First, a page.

1. Online shopping. It’s harder to practice this shopping online, because the price tag is RIGHT there, and you can’t handle the item to check for quality or fit. In the case of online shopping, I’ll buy something that I think will be worth the price, then play the “do I $50 like it?” game when I get it home. If I spend $50, but try it on and feel like I only $20 like it, it goes back, no questions asked. I also employ help with online purchases from a trusted eye, even long-distance. I’ll order jeans online, then try the item on. If I’m on the fence about whether or not I $90 like them, I’ll send her a photo. “Do you $90 like these jeans?” I’ll ask her. She’ll usually send some clarifying follow-up questions about the fit, comfort, and whether or not I really need another pair of jeans—then make her proclamation. Since I trust her judgment, her word usually stands. (And if I fight her hard on it, that tells me I really DO $90 like the jeans!)
2. Unrealistic expectations with infrequent purchases. I experienced this with my curtains when I was designing my new house. I figured, “How much could drapes for a huge sliding glass door cost?” Turns out, a lot, and there was no way I was going to find the drapes I wanted for the price I had in mind. For items you don’t buy regularly, this practice may not be the best way to vet your purchases, but you can still price-compare or ask yourself, “Can I get something really close to ideal for less money?” like I did for my pillows. With my drapes, I ended up splitting the difference, buying a less expensive version at West Elm. I spent more than I originally imagined, but far less than my designer budgeted.
3. Accountability and self-awareness. If you have a habit of negotiating with yourself in the name of instant gratification, you’re going to have to hold yourself to this practice. If you tell yourself, “I $40 like this sweater,” and find out it’s $100, you cannot spend the next three minutes trying to talk yourself into finding $60 more value in the thing. YOU determine the value, not the price tag. This is an excellent opportunity practice sitting in whatever emotion is coming up for you when your brain pitches a tantrum right there in Target: “But I waaaaant it.” Why do you want to spend more money than you decided this thing is worth? What emotion or feeling is underneath this transaction, which suddenly feels like an immediate need? How can you hold your boundary around this purchase and practice in a way that feels like self-care and not punishment? (Am I even still talking about sweaters?)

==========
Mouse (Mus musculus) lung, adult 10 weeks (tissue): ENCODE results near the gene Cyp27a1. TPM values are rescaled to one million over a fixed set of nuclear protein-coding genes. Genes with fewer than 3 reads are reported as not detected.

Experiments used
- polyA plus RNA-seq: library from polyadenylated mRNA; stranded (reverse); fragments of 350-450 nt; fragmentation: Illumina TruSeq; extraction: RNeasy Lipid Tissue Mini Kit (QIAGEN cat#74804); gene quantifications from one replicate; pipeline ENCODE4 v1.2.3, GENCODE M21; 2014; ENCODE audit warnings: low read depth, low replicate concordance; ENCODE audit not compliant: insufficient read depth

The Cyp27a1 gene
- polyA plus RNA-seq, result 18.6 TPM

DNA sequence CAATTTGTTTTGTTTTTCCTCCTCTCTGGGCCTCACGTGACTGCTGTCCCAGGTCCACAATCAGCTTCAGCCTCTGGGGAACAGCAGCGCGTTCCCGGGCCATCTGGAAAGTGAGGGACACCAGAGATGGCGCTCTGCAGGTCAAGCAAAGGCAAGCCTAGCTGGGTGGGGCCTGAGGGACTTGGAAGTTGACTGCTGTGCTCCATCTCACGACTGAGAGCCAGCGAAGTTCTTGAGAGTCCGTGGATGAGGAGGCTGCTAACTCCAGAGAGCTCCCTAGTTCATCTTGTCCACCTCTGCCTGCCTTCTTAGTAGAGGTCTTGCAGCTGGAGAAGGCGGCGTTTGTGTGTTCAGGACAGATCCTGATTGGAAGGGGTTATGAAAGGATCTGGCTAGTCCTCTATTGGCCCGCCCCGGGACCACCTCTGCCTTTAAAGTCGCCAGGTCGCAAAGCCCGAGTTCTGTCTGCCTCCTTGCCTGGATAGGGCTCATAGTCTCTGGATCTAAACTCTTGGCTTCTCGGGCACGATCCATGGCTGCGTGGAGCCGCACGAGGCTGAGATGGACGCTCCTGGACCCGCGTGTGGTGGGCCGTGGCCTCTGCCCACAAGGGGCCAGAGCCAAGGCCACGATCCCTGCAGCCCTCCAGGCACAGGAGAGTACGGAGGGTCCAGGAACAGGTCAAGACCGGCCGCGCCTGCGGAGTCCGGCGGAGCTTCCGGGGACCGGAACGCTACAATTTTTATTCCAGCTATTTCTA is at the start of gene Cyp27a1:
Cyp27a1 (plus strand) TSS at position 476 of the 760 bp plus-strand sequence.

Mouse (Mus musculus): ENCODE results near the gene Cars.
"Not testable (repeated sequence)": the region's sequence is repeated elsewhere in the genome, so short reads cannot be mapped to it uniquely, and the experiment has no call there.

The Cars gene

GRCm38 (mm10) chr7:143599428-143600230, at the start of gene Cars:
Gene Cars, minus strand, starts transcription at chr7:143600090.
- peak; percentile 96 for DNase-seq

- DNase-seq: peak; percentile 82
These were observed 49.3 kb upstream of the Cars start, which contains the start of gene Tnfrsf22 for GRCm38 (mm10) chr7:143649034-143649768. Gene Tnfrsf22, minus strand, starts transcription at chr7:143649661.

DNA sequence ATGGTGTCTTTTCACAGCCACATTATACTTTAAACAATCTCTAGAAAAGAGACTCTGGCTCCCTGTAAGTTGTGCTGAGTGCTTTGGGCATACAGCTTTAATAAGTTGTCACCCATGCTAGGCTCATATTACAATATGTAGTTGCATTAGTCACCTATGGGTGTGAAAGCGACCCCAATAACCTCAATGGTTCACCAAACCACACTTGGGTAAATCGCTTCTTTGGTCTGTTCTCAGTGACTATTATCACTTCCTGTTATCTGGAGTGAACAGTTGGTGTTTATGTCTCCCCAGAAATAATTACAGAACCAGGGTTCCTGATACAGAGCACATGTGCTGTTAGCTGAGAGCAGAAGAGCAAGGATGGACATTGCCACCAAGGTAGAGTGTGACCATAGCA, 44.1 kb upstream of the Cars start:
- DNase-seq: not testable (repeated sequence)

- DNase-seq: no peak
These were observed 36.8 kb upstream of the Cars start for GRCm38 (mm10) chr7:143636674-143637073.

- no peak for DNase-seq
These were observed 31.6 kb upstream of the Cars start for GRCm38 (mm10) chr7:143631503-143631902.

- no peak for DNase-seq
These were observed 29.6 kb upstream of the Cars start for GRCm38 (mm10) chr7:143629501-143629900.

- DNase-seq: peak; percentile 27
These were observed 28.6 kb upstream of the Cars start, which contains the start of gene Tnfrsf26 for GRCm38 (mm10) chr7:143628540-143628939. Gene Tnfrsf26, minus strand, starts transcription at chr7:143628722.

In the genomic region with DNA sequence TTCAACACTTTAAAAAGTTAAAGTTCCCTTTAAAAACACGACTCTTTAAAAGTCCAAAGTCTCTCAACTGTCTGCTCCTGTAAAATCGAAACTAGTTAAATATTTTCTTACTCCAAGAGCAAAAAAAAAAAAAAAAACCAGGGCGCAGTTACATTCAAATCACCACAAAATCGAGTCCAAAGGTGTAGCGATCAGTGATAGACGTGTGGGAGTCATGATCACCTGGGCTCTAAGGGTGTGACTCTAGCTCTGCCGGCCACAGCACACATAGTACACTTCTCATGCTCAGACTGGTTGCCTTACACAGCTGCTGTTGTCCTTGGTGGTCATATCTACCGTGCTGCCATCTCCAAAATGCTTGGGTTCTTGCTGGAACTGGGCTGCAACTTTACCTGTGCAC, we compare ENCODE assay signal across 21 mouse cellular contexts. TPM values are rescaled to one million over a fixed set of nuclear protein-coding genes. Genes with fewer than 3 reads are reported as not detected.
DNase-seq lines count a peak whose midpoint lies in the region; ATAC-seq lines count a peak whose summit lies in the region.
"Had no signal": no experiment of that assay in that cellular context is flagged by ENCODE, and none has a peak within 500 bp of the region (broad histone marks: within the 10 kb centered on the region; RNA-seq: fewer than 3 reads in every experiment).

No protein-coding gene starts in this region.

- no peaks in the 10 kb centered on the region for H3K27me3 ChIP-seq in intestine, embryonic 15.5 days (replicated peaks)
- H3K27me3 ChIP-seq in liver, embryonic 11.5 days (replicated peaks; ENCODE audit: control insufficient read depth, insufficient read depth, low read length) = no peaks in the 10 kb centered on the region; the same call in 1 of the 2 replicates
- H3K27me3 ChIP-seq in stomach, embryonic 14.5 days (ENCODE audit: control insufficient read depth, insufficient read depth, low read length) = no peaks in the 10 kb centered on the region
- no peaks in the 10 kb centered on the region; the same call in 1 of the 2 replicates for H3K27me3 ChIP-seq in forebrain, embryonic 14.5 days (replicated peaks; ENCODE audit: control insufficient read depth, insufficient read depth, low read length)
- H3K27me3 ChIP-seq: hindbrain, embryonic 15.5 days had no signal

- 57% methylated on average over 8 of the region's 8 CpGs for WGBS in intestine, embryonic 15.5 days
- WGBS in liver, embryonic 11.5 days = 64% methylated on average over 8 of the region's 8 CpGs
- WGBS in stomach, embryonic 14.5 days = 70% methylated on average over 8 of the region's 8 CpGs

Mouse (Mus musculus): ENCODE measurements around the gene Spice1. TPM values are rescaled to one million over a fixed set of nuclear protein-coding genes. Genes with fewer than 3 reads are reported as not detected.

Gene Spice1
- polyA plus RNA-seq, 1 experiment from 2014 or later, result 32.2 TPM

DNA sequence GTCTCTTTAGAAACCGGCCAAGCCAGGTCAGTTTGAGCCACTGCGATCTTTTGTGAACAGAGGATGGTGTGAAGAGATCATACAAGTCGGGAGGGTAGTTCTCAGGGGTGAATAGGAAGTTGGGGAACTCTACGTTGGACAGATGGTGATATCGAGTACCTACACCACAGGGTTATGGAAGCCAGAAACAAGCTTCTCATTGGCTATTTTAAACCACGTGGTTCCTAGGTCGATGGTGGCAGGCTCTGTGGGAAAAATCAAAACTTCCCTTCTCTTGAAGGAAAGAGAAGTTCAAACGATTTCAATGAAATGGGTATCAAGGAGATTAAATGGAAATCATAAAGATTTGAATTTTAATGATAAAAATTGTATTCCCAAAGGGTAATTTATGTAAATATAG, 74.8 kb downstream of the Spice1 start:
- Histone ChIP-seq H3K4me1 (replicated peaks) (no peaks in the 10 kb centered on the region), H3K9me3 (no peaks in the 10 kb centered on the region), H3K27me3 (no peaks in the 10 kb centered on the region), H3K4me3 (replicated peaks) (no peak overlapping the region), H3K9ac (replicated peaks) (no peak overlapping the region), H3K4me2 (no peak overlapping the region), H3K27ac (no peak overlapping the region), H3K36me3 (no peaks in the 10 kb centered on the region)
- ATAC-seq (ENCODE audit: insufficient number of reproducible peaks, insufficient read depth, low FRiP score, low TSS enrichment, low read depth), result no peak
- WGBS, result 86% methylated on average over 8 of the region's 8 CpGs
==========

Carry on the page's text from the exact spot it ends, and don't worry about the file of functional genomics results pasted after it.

Stretching yourself by holding yourself accountable here is an important exercise, for a number of reasons. First, it’s great practice for those Food Freedom decisions, which happen far more often than buying a sweater. Anything you can do to shore up your “is it worth it” practice will prove invaluable in making your Food Freedom plan work for you long-term. More important, however, every time you employ this “Do I $100 love it?” practice, you remind yourself that YOU are the ultimate authority on you, and that you CAN trust yourself to know what’s best for you.
Don’t underestimate the power of that last sentence. Much like many things I talk about here, this isn’t really about the sweater, it’s about empowering yourself, holding your boundaries, and more than anything, trusting yourself. (But your wallet and your budget will benefit from the practice too, which is a pretty sweet bonus.)